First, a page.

Lowell Milken (founder of the Milken Family Foundation); South Carolina State Superintendent of Education Mick Zais; South Carolina TAP Coordinator Dennis Dotterer; Matt Hall, a TAP mentor teacher at Whale Branch Middle School; Beaufort County Superintendent Valerie Truesdale; Whale Branch Middle School Principal Matt Hunt; and Gary Stark (President and CEO of the National Institute for Excellence in Teaching).(Photo: Special to the Packet)
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Whale Branch Middle School has won a $50,000 national award for its professional-development program for teachers.
The school began using the program, called TAP, in 2004. It combines teacher collaboration and mentoring with regular evaluations and continuing teacher education.The TAP Founder's Award was presented in a surprise announcement at the TAP conference Friday in Los Angeles.
Whale Branch Middle principal Matthew Hunt was at the conference, along with Superintendent Valerie Truesdale. Both said the announcement came as a "total shock."
Hunt said the money from the award likely will be used for animation and robotics programs at the school, as well as student field trips to colleges.
Hunt told his staff and students the news in a phone conference Friday.
"There were many, many screams in the background," he said. "They were elated."
Beaufort County School District officials have credited the program, also in place in 14 other county schools, with improving student achievement. When student test scores improve at TAP schools, teachers and school staff are rewarded with bonuses. The average bonus given in Beaufort County last year was $2,200. Bonuses are paid with federal funds.
Whale Branch Middle is one of four TAP schools in the district at which students have made more improvement in one year on achievement tests than is typically expected. The others are Beaufort, St. Helena and Whale Branch elementary schools.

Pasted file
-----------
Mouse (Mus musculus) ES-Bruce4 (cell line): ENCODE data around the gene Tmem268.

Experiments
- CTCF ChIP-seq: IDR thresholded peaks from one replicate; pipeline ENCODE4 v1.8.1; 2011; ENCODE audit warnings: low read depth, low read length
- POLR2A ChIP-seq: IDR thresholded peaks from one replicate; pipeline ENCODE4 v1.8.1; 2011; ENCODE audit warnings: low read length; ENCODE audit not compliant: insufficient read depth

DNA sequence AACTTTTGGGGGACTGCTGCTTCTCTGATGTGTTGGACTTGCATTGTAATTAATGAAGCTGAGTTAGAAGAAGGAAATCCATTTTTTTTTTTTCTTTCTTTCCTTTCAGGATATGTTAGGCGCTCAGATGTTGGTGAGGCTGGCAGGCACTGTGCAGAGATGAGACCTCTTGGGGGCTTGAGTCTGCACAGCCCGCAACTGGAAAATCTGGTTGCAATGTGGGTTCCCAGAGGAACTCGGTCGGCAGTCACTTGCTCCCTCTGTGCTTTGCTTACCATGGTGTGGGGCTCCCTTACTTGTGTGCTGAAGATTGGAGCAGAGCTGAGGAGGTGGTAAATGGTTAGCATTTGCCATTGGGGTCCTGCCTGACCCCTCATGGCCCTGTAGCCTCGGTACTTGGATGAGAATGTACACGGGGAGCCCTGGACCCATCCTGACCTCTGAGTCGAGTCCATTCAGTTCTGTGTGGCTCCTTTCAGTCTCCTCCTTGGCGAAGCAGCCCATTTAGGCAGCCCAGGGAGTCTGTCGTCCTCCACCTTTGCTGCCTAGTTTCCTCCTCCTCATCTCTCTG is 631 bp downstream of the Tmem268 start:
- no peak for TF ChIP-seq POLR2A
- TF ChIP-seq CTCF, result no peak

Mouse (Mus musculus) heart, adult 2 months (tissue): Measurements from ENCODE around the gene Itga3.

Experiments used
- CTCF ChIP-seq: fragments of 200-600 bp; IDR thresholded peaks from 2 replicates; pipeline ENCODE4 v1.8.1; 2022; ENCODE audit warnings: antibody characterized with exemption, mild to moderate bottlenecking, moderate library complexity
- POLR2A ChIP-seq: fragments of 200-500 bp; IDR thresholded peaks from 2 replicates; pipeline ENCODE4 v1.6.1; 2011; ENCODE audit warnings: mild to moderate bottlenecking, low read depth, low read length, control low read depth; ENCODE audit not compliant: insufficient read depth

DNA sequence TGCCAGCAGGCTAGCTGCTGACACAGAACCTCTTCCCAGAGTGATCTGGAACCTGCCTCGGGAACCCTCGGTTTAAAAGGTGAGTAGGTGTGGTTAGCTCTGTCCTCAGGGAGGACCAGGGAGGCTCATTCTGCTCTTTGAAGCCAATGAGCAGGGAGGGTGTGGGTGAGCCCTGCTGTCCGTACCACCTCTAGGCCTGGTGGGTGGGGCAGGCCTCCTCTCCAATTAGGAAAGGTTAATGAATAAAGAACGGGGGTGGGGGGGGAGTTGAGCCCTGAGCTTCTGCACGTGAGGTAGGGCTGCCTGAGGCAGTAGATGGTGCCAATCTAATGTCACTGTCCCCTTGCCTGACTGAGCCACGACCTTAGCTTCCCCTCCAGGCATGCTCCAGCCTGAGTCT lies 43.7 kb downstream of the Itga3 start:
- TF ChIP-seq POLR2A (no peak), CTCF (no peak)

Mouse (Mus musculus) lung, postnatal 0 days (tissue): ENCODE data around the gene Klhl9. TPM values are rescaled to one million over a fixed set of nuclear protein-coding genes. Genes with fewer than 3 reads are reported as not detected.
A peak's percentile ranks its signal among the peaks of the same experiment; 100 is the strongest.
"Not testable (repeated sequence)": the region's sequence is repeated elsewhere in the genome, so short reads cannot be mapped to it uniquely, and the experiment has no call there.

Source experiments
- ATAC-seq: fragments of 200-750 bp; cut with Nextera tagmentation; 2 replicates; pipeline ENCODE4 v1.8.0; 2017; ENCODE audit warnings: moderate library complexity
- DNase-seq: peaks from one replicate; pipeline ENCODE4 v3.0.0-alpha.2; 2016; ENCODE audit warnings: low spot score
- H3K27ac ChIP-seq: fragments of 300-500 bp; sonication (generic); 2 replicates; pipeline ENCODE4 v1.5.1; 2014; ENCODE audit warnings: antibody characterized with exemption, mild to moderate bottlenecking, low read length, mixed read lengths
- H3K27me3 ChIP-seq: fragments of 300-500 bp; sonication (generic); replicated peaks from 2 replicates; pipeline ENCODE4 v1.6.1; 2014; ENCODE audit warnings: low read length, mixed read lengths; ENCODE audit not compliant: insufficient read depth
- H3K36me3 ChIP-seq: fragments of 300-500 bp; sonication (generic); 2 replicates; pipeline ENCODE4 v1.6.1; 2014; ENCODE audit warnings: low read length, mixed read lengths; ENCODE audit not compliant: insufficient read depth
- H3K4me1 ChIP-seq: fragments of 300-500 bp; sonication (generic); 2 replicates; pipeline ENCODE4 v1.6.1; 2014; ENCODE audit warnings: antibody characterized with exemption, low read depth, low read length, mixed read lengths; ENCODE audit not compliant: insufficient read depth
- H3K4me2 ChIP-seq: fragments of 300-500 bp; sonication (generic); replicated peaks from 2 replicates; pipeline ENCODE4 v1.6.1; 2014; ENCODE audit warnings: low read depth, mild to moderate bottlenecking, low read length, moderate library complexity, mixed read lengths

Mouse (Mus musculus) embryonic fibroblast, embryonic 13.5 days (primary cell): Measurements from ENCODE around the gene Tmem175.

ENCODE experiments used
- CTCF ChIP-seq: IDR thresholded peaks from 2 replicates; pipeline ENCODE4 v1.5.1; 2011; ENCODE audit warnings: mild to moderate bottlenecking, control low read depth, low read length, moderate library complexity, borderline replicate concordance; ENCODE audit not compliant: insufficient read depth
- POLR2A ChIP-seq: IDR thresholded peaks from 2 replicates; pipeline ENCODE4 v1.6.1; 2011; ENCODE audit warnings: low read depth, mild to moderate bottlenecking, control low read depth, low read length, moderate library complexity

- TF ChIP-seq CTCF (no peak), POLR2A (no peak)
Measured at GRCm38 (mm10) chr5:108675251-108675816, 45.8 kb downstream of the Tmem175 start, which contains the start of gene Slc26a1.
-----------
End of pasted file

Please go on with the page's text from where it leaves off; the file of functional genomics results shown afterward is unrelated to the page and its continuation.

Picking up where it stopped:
Whale Branch Middle has earned the top score possible within the TAP system for their students' growth, Truesdale said.
About three years ago, the school was part of a "turn-around" effort, which included placing a new principal at the school, extending the school year and fully implementing the TAP system.
Whale Branch Middle has grown from an "at-risk" rating on its state report card in 2008 to "average" in 2011. State report card ratings are based on scores on state-mandated tests, student-teacher ratios, money spent per student, amount of instructional time and several other factors.
The school was selected for the award by the National Institute for Excellence in Teaching, which manages TAP. The award is based on three criteria: full and proficient implementation of TAP; student achievement; and recognition as a center of best practices.
"TAP works so well at our school because we adhere to the system," Hunt said. "... This award is for the teachers and the kids. It's about the community seeing that we have highly qualified teachers teaching their children every day."
Follow reporter Rachel Heaton at twitter.com/HomeroomBft.